An eight-year court battle between the NC Department of Revenue and Food Lion’s parent company, Delhaize America, has come to a close, affirming the state’s right to require large multistate corporations to report and pay taxes on business income earned here in North Carolina. In a unanimous ruling, the State Court of Appeals ruled in favor of the Department of Revenue in Delhaize America, Inc. v. Hoyle, awarding the state nearly $10 million in back taxes, including the restoration of a $1.2 million penalty for negligence. The Triangle Business Journal provides an excellent summary of the ruling, which reverses in part a ruling by a North Carolina business court earlier this year.
That earlier ruling said, “[t]his case demonstrates what happens when creative accounting meets creative revenue enforcement,” but “creative” is a gentle word to describe the accounting strategy that Food Lion/Delhaize adopted, in which they shifted hundreds of millions in business income from North Carolina to a holding company in Florida to reduce their state corporate tax liability. In the year 2000, it reported $312,735,091 in net taxable North Carolina income, and then deducted $273,982,913 in dividends paid to its Florida holding company. For that year, Delhaize paid $2,824,609 in state corporate income tax – less than 1% of its total taxable North Carolina income. (It’s worth mentioning here that the state’s corporate tax rate has been 6.9% since 2000, which is roughly 7 times greater than what Delhaize actually paid that year.) It’s also worth noting that Delhaize currently owns 1,127 grocery stores in the United States, 507 of which are in North Carolina, making it somewhat hard to believe that 88% of its business income was magically generated elsewhere.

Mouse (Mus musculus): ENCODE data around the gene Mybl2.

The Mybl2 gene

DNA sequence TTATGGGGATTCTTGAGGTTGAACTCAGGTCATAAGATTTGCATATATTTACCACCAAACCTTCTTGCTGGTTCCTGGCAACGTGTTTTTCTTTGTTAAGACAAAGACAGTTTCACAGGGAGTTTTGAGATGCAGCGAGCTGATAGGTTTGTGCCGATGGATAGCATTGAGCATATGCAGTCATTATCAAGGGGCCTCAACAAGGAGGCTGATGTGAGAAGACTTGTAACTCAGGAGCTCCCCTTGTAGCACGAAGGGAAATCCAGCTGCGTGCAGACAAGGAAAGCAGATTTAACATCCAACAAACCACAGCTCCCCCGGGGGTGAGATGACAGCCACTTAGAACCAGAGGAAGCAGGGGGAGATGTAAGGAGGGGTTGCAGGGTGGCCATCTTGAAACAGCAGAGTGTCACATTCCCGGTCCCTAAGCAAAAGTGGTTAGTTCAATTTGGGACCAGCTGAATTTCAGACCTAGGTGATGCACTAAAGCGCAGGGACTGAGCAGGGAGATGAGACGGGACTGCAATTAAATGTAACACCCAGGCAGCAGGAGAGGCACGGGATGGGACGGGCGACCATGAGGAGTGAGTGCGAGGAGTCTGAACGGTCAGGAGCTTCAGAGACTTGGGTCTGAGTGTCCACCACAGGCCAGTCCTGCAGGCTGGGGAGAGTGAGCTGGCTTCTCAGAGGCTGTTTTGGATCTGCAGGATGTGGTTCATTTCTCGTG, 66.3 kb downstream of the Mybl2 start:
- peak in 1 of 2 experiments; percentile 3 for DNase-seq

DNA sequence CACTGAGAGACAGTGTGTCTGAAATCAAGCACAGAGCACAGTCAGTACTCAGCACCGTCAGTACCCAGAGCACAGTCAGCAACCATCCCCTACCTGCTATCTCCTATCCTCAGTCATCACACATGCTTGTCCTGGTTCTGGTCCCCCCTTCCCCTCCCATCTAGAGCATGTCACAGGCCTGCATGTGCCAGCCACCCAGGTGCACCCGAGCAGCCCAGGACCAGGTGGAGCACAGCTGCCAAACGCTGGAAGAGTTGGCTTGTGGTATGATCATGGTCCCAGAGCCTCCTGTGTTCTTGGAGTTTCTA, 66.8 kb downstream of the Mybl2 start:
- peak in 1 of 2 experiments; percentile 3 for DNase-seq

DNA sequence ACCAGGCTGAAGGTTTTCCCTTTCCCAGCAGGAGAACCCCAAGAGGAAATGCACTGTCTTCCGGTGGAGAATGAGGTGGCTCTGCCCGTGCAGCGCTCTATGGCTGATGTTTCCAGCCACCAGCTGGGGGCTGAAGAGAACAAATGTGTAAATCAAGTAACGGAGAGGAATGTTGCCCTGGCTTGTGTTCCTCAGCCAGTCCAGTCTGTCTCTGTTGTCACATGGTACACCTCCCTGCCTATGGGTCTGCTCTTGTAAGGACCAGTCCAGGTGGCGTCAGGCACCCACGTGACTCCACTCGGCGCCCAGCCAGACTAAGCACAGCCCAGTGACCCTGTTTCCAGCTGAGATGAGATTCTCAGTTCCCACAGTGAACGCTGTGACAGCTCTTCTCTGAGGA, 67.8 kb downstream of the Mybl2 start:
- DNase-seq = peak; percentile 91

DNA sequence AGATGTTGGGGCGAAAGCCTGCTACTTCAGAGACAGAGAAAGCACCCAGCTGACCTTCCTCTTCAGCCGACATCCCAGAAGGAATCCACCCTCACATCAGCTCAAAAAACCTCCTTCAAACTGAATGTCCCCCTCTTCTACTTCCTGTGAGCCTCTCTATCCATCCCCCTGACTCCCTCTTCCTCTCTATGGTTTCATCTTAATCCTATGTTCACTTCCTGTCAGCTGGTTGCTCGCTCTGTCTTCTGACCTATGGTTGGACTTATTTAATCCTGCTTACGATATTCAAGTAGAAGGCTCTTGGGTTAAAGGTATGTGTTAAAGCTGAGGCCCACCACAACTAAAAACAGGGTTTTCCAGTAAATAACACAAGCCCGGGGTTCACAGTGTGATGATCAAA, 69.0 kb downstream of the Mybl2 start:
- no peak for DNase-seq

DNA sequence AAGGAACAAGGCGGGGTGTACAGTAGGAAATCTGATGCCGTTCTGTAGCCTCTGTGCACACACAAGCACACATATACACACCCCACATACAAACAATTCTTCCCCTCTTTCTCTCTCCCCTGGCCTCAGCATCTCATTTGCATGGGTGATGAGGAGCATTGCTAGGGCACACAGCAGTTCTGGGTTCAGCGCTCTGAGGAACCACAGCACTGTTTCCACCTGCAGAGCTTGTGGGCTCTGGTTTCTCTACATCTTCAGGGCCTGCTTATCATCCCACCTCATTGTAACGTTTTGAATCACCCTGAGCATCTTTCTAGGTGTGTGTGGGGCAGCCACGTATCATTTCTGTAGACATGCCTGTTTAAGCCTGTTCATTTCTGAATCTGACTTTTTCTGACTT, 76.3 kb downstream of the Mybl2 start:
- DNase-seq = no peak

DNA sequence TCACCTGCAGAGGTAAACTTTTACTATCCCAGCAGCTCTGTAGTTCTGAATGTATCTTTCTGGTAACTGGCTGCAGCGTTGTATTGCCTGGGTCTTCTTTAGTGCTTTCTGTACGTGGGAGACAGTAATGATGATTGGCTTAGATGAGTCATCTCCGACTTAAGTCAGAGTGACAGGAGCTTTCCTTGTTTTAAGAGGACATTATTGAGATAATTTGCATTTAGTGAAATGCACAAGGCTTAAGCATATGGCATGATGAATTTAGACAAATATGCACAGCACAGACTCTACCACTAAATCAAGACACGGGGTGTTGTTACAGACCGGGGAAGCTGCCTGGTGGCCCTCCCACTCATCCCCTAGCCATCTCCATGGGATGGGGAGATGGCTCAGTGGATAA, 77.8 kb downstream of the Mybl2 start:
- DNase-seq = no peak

In 2004, the revenue department objected to this income-shifting strategy, ruling that operations for Delhaize and its Florida subsidiary should be combined for tax purposes – a decision that resulted in Delhaize owing the state an additional $6.9 million in total taxes and fees, which included a $1.2 million penalty for negligence. In 2008, Delhaize filed the initial lawsuit in response to the Department of Revenue’s “forced combination, ” and the fight was on.
Without delving too deep into the details of the ruling, Delhaize now owes the State of North Carolina $20.6 million in total back taxes and penalties, part of which they have already paid. While the use of subsidiary companies in low-tax locations as a state tax avoidance strategy is not unique to Delhaize, this ruling reinforces the right of the state to require that companies report and pay tax on the business income they earn from economic activity within the tax jurisdiction. These are revenues that go to fund public schools, health care, roads, courts, and other public structures on which companies – like Delhaize – rely.